As teenagers growing up in Chippewa Falls, my friends and I discovered catfishing by accident.

It started when we caught a channel catfish while walleye fishing off my friend Art’s dock on Lake Wissota. When Art reeled in that thick whiskery “kitty,” we felt our whole fishing universe expand. There was a profound realization that there were other things out there than walleye, panfish and the typical species the old guys at the bait store talked about. Catfish quickly became our new obsession.

Lake Wissota is an impoundment of the Chippewa River and holds native populations of channel catfish and the much bigger flathead catfish. While these species are similar in some ways, including sharing the same fishing regulations in most places, there are some key differences. Channel catfish typically top out at about 10 pounds (the Wisconsin state record is 44 pounds). They will eat almost anything, including aquatic bugs, fish (live or dead), and any of the various “stink baits” that anglers use, which can range from chicken livers to really horrid-smelling commercial formulations.

Flathead catfish, on the other hand, get much larger, up to 30 pounds commonly (our state record is 74 pounds), and they achieve this size mostly by eating live fish.

To begin our pursuit of these mysterious creatures, we cobbled together some “catfish rigs.” These required heavier rods, line you could hang laundry on, sinkers like cannonballs and hooks big enough to moonlight hanging from the ceiling of a slaughterhouse. These were the days before you could research anything on YouTube, and our whole process was true trial and error.

This was also much more social fishing than our usual adventures. Most nights we’d make a fire on the shoreline where we fished, and sometimes up to a dozen friends would filter in and out throughout the night. These are some of my favorite memories of the whole experience. Frank would bring a guitar to occupy the space between conversations. Mike often had firecrackers that he would secretly light off nearby to startle us all. Kevin was once sent tumbling to the ground after he broke a plank on the picnic table bench while trying to cozy up to a girl. These were formative times in our lives, which is why I don’t just remember the fish we caught, but also the people we fished with, all of which are still close friends.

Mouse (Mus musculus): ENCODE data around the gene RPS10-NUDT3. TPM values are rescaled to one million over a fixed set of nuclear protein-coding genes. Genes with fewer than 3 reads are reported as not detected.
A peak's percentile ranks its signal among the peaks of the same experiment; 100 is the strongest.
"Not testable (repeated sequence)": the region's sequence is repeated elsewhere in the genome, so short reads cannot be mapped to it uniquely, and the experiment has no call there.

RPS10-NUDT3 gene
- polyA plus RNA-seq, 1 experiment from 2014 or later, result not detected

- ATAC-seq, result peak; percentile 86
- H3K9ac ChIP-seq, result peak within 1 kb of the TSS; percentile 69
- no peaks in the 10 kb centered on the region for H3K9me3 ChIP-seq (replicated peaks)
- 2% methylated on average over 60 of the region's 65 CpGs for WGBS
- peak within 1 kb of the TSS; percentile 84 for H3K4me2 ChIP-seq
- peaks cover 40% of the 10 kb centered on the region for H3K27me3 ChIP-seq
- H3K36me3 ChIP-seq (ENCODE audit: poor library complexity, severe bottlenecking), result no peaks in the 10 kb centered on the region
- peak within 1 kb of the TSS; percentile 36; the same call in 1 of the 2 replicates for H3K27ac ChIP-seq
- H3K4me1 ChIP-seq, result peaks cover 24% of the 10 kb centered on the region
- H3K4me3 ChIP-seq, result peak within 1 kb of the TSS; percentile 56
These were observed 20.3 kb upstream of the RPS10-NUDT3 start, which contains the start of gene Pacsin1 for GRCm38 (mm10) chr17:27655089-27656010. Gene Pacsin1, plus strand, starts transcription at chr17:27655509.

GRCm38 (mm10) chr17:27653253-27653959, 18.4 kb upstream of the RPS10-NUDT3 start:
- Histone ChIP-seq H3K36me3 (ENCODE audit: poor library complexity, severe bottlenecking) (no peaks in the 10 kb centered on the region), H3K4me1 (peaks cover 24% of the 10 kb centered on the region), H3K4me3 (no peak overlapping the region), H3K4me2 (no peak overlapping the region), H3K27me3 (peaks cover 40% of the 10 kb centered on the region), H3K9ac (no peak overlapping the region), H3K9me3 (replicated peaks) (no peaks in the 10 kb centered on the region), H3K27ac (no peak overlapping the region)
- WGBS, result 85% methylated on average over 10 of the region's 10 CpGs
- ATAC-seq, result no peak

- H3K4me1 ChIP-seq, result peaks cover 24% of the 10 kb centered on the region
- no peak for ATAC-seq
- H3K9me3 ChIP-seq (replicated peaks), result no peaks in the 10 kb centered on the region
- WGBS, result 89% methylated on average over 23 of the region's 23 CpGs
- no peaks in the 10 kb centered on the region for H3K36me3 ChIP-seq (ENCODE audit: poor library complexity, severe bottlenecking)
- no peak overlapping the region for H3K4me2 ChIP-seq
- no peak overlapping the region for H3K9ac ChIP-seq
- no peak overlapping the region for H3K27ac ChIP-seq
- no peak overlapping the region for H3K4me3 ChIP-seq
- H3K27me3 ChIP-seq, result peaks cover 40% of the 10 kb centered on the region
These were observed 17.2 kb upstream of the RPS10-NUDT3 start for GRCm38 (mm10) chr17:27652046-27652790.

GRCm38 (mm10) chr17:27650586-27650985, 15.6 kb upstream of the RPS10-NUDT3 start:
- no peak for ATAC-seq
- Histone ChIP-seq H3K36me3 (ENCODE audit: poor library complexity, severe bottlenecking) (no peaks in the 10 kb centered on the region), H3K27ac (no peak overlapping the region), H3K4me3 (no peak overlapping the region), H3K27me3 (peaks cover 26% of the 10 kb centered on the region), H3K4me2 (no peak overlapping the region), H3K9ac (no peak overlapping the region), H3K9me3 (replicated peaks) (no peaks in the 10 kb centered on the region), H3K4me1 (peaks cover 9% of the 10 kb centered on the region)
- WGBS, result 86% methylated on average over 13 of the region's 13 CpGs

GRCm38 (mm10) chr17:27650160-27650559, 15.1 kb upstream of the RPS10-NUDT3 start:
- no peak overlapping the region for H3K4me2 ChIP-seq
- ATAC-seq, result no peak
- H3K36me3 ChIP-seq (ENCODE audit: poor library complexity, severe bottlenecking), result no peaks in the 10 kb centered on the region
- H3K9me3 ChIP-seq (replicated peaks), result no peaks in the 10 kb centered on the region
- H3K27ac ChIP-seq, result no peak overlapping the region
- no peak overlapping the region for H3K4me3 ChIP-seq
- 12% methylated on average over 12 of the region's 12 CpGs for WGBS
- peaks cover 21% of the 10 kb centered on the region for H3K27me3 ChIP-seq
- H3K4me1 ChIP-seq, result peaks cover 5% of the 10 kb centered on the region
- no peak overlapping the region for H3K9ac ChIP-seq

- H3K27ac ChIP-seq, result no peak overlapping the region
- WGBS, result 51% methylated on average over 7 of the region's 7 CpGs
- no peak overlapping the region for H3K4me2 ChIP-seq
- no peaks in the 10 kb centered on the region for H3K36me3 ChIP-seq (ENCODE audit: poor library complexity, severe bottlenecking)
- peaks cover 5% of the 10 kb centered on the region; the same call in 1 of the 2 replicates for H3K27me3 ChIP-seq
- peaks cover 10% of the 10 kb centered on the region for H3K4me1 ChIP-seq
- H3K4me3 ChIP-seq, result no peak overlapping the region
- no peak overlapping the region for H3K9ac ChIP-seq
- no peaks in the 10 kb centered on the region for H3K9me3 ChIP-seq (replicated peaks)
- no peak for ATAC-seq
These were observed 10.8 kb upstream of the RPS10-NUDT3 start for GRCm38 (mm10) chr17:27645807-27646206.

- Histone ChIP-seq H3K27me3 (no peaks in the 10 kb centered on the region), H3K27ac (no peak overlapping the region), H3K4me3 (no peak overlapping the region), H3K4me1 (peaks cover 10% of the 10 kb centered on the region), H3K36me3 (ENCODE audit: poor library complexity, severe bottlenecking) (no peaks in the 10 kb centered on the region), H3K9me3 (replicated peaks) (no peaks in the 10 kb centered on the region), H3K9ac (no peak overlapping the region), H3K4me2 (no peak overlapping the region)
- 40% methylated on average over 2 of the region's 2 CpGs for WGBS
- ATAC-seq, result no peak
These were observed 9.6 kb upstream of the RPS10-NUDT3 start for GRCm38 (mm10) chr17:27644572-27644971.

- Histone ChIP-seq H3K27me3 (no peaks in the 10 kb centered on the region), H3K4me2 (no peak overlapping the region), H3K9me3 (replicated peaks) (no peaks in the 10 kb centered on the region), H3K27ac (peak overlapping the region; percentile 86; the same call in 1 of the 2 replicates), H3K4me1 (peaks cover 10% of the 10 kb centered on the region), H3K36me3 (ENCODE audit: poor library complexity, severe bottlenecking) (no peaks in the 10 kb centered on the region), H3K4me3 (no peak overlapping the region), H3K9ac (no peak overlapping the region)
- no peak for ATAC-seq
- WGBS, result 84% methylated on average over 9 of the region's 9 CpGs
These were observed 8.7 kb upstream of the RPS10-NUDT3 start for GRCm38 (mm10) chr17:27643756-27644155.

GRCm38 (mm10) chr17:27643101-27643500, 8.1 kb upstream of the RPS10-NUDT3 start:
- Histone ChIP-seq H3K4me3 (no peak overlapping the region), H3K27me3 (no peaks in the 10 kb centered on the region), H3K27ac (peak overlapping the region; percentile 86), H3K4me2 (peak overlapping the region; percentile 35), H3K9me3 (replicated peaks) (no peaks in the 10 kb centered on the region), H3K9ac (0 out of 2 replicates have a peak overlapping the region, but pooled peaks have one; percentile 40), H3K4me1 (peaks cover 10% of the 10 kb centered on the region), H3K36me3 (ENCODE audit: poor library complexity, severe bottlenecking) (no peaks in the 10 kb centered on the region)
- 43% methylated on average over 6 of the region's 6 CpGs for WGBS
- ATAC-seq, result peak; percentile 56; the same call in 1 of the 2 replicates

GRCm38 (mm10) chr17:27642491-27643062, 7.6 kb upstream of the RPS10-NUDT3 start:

Our system for “detecting” bites during these fishing adventures was comically awful. Basically, we’d run a rope through openings in the reels and loop the rope off on the end of the dock. After casting the baits out, we’d set the rods down about five feet from the end of the dock and go hang out by the fire. When we heard a rod sliding across the dock, we knew we had a bite because a catfish was dragging it towards the water. From there it would be a mad dash down to the dock to grab it. If we weren’t fast enough, the rope would (usually) give us a chance to pull the rod back out of the water. Yes, there were much better ways we could have done this. But hey, it was high school, there were a lot of things we didn’t have figured out at that point.